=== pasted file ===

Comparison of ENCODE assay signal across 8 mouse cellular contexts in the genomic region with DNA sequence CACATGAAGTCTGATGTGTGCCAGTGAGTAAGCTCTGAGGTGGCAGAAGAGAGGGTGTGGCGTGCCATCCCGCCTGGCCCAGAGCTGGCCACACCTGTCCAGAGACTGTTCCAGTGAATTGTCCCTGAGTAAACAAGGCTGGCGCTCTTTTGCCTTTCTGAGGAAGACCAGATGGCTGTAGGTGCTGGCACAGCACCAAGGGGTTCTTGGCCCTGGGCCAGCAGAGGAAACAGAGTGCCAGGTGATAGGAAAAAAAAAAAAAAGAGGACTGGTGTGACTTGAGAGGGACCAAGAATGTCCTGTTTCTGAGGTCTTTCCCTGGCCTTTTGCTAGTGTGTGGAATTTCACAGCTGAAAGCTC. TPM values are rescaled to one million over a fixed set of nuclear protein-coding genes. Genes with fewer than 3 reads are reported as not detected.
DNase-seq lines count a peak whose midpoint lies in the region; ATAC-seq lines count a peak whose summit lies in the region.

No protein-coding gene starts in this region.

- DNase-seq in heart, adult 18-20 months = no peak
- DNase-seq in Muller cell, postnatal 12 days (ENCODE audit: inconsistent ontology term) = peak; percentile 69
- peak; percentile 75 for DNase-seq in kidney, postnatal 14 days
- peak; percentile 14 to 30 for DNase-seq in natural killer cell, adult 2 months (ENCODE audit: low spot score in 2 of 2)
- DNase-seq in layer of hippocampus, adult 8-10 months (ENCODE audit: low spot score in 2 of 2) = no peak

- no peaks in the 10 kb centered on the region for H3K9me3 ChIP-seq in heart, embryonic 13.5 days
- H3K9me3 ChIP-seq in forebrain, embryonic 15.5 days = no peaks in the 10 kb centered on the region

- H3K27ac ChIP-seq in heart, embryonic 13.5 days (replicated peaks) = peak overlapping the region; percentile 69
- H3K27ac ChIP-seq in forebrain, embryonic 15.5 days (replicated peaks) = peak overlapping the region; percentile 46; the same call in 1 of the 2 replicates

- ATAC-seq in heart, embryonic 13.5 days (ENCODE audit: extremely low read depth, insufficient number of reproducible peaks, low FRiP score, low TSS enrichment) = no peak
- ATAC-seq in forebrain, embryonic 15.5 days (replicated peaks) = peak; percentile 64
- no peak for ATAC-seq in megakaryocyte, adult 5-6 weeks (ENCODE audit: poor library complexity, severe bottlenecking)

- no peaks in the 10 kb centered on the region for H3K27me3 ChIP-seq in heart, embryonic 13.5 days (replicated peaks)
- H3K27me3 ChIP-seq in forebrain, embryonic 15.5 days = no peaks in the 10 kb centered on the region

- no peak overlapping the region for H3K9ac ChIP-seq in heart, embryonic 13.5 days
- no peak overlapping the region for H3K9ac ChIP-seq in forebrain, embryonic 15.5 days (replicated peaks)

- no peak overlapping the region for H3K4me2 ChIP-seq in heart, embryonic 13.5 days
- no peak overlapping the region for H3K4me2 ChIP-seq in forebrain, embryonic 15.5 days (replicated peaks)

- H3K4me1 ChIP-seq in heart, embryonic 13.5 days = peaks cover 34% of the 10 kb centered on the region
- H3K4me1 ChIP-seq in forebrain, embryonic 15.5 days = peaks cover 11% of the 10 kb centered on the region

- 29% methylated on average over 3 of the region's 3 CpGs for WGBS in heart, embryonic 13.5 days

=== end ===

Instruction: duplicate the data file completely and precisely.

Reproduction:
Comparison of ENCODE assay signal across 8 mouse cellular contexts in the genomic region with DNA sequence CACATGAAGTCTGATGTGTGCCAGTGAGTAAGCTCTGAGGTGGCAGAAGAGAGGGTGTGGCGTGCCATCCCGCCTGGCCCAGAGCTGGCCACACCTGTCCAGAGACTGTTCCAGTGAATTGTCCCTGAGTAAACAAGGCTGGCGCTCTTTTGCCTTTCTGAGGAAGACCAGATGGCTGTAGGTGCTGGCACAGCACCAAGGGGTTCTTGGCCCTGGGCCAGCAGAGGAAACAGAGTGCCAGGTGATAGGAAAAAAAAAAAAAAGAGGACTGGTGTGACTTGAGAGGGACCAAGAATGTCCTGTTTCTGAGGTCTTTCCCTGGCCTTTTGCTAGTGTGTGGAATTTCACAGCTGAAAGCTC. TPM values are rescaled to one million over a fixed set of nuclear protein-coding genes. Genes with fewer than 3 reads are reported as not detected.
DNase-seq lines count a peak whose midpoint lies in the region; ATAC-seq lines count a peak whose summit lies in the region.

No protein-coding gene starts in this region.

- DNase-seq in heart, adult 18-20 months = no peak
- DNase-seq in Muller cell, postnatal 12 days (ENCODE audit: inconsistent ontology term) = peak; percentile 69
- peak; percentile 75 for DNase-seq in kidney, postnatal 14 days
- peak; percentile 14 to 30 for DNase-seq in natural killer cell, adult 2 months (ENCODE audit: low spot score in 2 of 2)
- DNase-seq in layer of hippocampus, adult 8-10 months (ENCODE audit: low spot score in 2 of 2) = no peak

- no peaks in the 10 kb centered on the region for H3K9me3 ChIP-seq in heart, embryonic 13.5 days
- H3K9me3 ChIP-seq in forebrain, embryonic 15.5 days = no peaks in the 10 kb centered on the region

- H3K27ac ChIP-seq in heart, embryonic 13.5 days (replicated peaks) = peak overlapping the region; percentile 69
- H3K27ac ChIP-seq in forebrain, embryonic 15.5 days (replicated peaks) = peak overlapping the region; percentile 46; the same call in 1 of the 2 replicates

- ATAC-seq in heart, embryonic 13.5 days (ENCODE audit: extremely low read depth, insufficient number of reproducible peaks, low FRiP score, low TSS enrichment) = no peak
- ATAC-seq in forebrain, embryonic 15.5 days (replicated peaks) = peak; percentile 64
- no peak for ATAC-seq in megakaryocyte, adult 5-6 weeks (ENCODE audit: poor library complexity, severe bottlenecking)

- no peaks in the 10 kb centered on the region for H3K27me3 ChIP-seq in heart, embryonic 13.5 days (replicated peaks)
- H3K27me3 ChIP-seq in forebrain, embryonic 15.5 days = no peaks in the 10 kb centered on the region

- no peak overlapping the region for H3K9ac ChIP-seq in heart, embryonic 13.5 days
- no peak overlapping the region for H3K9ac ChIP-seq in forebrain, embryonic 15.5 days (replicated peaks)

- no peak overlapping the region for H3K4me2 ChIP-seq in heart, embryonic 13.5 days
- no peak overlapping the region for H3K4me2 ChIP-seq in forebrain, embryonic 15.5 days (replicated peaks)

- H3K4me1 ChIP-seq in heart, embryonic 13.5 days = peaks cover 34% of the 10 kb centered on the region
- H3K4me1 ChIP-seq in forebrain, embryonic 15.5 days = peaks cover 11% of the 10 kb centered on the region

- 29% methylated on average over 3 of the region's 3 CpGs for WGBS in heart, embryonic 13.5 days